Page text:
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The second annual Seattle Luoyang Peony Festival will feature a new peony garden at the Seattle Chinese Garden, 6000 15th Ave. S.W. (at the north entrance to South Seattle College) May 3 and 4, from 10 a.m. to 4 p.m. on both days. Read the full story

Posted in Briefs, Vol 33 No 19 | 5/3-5/9Comments (0)

Mysteries and thrillers — Book recommendations

Mysteries and thrillers — Book recommendations

By Samantha Pak
Northwest Asian Weekly

http://nwasianweekly.com/wp-content/uploads/2014/33_19/shelf_singh.jpgInspector Singh Investigates: A Most Peculiar Malaysian Murder
By Shamini Flint
Minotaur Books, 2010

When Alan Lee, a big timber executive in Malaysia, is killed, police arrest his ex-wife, Chelsea Liew, as their prime — and only — suspect. Read the full story

Posted in On the Shelf, Vol 33 No 19 | 5/3-5/9Comments (1)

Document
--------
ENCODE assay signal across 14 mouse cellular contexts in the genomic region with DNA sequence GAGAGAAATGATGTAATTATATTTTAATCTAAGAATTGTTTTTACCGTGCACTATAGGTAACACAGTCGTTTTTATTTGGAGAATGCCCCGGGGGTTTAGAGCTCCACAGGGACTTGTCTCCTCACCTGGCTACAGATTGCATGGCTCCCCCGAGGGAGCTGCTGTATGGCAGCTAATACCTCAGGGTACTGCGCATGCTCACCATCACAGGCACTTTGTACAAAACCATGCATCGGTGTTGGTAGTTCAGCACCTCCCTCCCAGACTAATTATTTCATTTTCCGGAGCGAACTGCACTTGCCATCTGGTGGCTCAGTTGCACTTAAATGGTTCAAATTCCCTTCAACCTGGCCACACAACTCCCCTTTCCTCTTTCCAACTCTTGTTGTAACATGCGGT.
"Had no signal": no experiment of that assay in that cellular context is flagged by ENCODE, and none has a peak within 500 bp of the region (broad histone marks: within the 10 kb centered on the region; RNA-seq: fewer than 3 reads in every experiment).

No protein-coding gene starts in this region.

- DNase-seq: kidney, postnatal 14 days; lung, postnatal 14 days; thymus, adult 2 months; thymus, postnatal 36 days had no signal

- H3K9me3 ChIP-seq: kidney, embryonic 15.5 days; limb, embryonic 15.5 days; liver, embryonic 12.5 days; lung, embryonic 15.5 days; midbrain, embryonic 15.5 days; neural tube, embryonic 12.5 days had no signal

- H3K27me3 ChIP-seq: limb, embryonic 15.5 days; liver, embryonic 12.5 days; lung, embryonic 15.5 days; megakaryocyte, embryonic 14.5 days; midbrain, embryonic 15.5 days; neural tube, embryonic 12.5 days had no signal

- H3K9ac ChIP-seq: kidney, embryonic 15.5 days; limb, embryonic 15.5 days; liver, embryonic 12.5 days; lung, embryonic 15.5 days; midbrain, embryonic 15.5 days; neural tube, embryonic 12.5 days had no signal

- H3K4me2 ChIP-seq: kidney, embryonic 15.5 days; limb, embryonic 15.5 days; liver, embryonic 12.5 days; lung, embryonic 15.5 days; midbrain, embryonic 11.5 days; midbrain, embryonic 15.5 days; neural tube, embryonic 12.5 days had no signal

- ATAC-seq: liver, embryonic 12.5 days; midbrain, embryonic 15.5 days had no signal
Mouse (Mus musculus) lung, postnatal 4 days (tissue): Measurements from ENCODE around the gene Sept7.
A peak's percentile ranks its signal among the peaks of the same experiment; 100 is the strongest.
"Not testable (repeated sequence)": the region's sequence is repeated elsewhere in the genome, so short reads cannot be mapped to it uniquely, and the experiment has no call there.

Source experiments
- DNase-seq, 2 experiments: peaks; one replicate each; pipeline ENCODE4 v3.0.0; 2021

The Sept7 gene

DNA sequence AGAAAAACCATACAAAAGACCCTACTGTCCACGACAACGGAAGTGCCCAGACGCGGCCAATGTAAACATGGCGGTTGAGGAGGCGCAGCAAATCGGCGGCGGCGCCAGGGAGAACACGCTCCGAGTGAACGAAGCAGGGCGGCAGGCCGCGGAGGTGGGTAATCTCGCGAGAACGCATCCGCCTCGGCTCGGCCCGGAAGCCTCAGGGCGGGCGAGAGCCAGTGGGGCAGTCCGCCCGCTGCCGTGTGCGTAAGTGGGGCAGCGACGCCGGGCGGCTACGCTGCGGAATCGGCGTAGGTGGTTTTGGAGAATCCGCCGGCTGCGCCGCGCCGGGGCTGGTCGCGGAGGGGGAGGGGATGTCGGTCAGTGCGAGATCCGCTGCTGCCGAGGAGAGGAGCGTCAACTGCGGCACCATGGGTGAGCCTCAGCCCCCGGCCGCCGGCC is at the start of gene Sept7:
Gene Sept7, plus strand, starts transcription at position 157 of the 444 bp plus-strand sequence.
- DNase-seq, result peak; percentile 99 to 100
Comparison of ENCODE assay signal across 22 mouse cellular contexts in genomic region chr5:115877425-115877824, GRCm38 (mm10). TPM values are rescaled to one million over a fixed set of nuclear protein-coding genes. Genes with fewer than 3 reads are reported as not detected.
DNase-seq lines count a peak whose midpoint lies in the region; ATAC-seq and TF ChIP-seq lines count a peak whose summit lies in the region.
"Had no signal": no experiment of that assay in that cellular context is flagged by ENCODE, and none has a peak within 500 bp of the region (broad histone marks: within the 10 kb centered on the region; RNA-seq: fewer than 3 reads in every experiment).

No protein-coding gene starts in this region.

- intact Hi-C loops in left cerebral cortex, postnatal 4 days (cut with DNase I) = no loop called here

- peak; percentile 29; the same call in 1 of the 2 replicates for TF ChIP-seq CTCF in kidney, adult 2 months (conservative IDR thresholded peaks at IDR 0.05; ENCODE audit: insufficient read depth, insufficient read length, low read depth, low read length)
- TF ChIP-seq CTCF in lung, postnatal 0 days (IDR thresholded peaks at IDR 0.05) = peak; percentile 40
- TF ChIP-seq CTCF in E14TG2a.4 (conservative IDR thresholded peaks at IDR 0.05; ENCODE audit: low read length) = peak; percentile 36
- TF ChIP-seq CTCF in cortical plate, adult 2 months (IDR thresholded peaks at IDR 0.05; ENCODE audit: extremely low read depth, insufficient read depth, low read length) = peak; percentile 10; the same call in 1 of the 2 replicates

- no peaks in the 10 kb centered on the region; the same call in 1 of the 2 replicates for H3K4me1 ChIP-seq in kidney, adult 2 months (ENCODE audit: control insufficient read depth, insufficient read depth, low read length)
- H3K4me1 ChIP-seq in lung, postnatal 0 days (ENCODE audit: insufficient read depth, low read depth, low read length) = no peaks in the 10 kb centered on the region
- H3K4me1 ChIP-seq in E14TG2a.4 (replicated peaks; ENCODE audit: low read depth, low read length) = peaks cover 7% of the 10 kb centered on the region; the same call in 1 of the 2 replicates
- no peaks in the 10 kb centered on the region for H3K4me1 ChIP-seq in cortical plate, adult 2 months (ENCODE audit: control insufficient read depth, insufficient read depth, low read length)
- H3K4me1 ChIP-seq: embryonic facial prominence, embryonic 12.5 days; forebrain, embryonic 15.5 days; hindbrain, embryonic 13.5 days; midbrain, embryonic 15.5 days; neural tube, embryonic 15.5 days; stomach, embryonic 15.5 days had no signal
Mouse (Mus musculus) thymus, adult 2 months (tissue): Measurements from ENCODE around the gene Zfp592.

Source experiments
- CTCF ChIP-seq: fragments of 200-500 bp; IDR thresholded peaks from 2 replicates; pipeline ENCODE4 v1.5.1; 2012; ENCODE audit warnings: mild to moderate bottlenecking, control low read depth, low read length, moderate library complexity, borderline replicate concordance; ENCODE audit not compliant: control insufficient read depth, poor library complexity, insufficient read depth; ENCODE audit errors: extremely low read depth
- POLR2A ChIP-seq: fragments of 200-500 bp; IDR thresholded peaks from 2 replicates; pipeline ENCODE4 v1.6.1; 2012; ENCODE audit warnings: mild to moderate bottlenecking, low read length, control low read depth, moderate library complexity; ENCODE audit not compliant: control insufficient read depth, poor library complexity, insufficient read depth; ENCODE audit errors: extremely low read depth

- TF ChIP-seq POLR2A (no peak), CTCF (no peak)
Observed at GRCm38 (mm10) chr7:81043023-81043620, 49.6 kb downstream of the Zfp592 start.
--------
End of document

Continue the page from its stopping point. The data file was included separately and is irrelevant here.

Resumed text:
Come out to the Seattle Center for API Heritage Month fun & festivities

Come out to the Seattle Center for API Heritage Month fun & festivities

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Lions Ambition is the headlining act at the API Heritage Festival.

May is Asian American and Pacific Islander Heritage Month, and one way Seattle is celebrating is with a free afternoon of family fun and cultural festivities from 11:45 a.m. to 5 p.m. at the Seattle Center Armory on Sunday, May 4. Read the full story

Posted in Arts & Entertainment, Features, Profiles, Vol 33 No 19 | 5/3-5/9Comments (1)

Songwriter recalls lonely, idyllic childhood, & feeling ‘different’

Songwriter recalls lonely, idyllic childhood, & feeling ‘different’

By Andrew Hamlin
Northwest Asian Weekly